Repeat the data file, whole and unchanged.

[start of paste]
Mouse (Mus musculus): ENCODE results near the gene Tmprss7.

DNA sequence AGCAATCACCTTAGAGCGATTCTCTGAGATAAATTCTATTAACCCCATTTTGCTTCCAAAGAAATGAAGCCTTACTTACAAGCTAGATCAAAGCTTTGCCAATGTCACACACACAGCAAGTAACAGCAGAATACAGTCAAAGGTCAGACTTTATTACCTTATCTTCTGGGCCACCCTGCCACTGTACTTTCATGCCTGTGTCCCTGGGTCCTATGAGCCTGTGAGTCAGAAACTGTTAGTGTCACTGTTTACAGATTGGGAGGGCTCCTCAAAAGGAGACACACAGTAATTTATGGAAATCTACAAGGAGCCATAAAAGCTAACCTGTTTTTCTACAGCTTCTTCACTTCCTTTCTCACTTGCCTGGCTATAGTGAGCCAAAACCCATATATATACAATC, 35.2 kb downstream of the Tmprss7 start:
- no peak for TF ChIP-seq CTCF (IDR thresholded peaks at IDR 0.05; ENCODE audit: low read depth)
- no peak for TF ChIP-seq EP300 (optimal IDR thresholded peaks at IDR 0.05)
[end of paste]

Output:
Mouse (Mus musculus): ENCODE results near the gene Tmprss7.

DNA sequence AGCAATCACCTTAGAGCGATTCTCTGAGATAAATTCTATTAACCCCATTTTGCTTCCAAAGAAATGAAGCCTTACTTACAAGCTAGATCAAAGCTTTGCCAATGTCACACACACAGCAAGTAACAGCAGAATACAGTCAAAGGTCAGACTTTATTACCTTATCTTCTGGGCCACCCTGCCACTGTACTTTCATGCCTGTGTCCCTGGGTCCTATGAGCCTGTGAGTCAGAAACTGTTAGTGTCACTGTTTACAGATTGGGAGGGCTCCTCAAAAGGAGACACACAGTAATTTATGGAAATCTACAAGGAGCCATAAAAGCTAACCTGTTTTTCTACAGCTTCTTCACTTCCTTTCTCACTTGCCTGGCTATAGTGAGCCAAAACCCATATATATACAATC, 35.2 kb downstream of the Tmprss7 start:
- no peak for TF ChIP-seq CTCF (IDR thresholded peaks at IDR 0.05; ENCODE audit: low read depth)
- no peak for TF ChIP-seq EP300 (optimal IDR thresholded peaks at IDR 0.05)